Friday, February 4, 2011

Sledding and Canadian Tire

I bought a sled for Elli 2 years ago.  Although she had just turned 2 I thought that we could go out sledding and it would be a fun diversion.  I was wrong.  It turns out that 2 year olds aren't much fun to take sledding by yourself as they can't climb the hill or in fact do anything at all in their bulky snowsuits so you end up carrying an unhappy toddler under one arm and a sled under the other while trying to get up the hill.  It is good for getting a serious workout but not much good for fun.  This year though things are going a lot better.  Elli is actually able and willing to climb the hill by herself and often will pull the sled up too.  It is an amazing change to go from carting everything myself to just standing around watching her go.

Unfortunately over the intervening 2 years I left the sled sitting on our balcony.  The sun and weather slowly beat it down such that it broke under pretty normal usage in early January.  The front handle smashed, cracks were spreading across the bottom and it was clear it was not long for this world.  That sled took a final run into the recycling bin and we went off to find a new one.  This was harder than it would seem since our first stop, Toys R Us, was totally out of sleds.  I was pretty surprised that they would simply give up on selling sleds halfway through the winter, but that seems to be the way it is.  I went to Canadian Tire and found they had 3 kinds of sleds remaining, and only a few of each:  Snow Racers (above), baby sleighs and Marvel Superheroes boogeyboard type sleds.  I decided to buy the Marvel sled despite some misgivings about the quality of the product and took it out on the hill.  After just two times out the bottom of the sled had peeled 1/4 off and it was clear the rest would go almost immediately.  I had tossed out the receipt for the sled and was cursing myself for a fool since now I would have to go and buy another.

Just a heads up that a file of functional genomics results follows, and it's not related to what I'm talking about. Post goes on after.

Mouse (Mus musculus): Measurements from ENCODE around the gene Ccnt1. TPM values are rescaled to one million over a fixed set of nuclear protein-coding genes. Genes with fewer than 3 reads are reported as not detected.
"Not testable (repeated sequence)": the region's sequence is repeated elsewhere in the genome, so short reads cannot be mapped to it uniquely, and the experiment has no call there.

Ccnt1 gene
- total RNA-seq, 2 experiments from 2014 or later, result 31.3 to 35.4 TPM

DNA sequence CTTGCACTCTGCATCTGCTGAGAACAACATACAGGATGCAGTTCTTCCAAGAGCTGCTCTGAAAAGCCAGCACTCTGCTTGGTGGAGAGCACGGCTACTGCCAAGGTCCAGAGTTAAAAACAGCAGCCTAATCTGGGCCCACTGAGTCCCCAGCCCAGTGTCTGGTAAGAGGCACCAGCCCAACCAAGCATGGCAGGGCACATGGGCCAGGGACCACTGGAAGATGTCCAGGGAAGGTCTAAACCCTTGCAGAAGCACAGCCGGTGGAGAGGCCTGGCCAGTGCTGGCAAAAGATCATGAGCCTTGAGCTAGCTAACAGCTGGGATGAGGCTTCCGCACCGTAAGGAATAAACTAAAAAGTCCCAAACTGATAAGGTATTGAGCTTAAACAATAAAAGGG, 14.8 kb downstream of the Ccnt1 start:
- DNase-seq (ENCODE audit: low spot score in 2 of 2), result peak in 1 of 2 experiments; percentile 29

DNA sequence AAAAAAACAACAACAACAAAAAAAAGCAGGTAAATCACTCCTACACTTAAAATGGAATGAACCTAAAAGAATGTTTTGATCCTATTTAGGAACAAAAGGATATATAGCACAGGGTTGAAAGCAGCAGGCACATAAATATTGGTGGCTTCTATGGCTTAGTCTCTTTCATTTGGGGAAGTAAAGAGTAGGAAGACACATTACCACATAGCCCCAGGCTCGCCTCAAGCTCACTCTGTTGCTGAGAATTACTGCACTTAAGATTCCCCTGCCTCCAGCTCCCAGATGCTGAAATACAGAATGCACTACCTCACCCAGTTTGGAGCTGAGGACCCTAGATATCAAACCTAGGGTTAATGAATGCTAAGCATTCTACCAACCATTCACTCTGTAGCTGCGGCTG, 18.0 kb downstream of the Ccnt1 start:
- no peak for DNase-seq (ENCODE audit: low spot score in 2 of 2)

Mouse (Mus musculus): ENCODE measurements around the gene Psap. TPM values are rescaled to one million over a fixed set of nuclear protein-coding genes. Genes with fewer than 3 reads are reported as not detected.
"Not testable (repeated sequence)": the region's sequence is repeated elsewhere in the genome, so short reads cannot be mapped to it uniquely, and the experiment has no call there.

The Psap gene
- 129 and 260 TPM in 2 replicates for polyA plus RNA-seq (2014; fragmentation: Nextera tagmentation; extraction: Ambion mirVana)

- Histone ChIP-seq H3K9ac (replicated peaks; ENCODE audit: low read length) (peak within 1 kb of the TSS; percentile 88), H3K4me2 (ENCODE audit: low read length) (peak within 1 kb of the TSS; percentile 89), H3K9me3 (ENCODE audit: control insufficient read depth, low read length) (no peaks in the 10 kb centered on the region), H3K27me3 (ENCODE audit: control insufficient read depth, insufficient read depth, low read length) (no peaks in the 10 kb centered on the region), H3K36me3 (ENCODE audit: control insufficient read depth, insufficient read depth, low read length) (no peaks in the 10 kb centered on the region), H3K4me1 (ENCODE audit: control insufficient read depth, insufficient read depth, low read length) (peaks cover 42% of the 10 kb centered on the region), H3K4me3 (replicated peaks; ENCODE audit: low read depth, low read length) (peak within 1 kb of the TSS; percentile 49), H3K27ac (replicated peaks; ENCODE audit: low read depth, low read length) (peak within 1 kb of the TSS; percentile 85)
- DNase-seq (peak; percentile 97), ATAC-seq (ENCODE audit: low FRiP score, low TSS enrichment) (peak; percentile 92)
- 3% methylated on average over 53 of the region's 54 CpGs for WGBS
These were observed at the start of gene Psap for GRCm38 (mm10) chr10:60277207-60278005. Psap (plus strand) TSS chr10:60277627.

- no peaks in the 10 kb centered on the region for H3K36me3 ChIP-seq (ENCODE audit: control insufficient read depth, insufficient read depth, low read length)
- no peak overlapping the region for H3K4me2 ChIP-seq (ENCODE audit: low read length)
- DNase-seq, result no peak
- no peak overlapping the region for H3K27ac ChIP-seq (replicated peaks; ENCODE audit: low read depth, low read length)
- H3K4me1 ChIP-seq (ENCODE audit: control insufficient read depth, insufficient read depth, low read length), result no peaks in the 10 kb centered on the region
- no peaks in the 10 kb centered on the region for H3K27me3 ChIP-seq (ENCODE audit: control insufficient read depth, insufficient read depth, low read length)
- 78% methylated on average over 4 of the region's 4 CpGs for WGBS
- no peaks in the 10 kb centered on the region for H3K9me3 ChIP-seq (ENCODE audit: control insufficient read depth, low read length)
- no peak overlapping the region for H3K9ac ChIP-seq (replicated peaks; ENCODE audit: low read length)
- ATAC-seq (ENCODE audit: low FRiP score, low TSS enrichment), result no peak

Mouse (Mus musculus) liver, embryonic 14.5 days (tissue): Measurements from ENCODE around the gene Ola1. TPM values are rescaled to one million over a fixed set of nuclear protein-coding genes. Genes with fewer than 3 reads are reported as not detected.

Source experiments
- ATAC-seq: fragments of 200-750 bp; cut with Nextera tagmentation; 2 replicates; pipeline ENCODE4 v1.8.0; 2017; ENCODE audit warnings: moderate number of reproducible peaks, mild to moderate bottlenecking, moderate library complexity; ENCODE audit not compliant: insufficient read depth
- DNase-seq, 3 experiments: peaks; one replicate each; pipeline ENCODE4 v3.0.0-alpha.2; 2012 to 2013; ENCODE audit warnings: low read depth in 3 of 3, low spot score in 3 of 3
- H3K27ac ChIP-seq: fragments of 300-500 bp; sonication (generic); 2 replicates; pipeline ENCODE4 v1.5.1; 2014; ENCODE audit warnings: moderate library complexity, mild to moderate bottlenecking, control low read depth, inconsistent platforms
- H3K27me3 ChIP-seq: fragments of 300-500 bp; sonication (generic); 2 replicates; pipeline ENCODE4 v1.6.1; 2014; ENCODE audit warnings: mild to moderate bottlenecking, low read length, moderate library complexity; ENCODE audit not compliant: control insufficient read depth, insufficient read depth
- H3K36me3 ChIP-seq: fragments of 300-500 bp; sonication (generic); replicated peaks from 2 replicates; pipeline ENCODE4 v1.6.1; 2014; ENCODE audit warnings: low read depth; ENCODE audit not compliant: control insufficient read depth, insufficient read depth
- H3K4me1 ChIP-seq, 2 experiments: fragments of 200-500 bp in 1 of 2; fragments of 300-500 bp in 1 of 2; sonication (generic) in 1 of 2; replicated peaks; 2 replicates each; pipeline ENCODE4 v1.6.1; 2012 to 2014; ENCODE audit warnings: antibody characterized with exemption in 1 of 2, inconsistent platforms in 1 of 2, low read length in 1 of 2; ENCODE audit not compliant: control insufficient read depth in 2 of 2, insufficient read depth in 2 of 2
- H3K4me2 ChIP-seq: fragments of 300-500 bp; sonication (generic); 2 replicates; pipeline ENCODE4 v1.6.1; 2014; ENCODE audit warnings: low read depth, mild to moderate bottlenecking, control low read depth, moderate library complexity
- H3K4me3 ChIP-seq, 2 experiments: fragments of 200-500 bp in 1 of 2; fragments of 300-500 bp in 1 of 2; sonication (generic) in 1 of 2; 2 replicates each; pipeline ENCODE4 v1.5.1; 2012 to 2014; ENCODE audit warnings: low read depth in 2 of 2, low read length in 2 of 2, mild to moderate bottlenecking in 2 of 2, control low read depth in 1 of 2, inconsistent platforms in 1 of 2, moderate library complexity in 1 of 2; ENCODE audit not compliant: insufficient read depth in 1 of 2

Canadian Tire, on the other hand, was better than I had thought.  I brought in the broken sled with no receipt and they, without any hesitation, told me to go ahead and pick out another sled and they would apply the full value of the old one towards the new purchase.  I had figured they would just tell me to sod off without any documentation but we went ahead and picked out a new sled (a much better one, at 50% off instead of regular price no less), paid the difference and took off.  The new sled does not have the hideous engineering flaws the old one had and is unbelievably fast, so much so that I have to brake for the whole run if I want to avoid flying into trees or buildings a fair distance from the end of the hill.

I guess I underestimated people.  Obviously if everyone was running around trying to rip big companies off they would have to be very stringent about receipts and paperwork and such but clearly the majority of people simply don't try to cheat.  It probably has to do with the sum involved since $33 isn't really enough to be worth a scam but I bet people mostly only try to return things that they legitimately bought at the store and which really broke.  I often end up telling people that the average person is really quite helpful and almost never dangerous when stranger kidnapping come up for whatever reason but I think it goes further than that.  Most people just don't commit real crimes, even small ones.

1 comment:

  1. I think that a lot of big companies went through a phase where they were very obsessed with security and making sure people didn't take advantage of them. It turns out that stringent security practices usually don't pay for themselves, especially not when you factor in business you lose by harassing people who haven't done anything wrong.

    Better off just assuming that people are not trying to scam you out of $30 and losing $30 here and there because of it.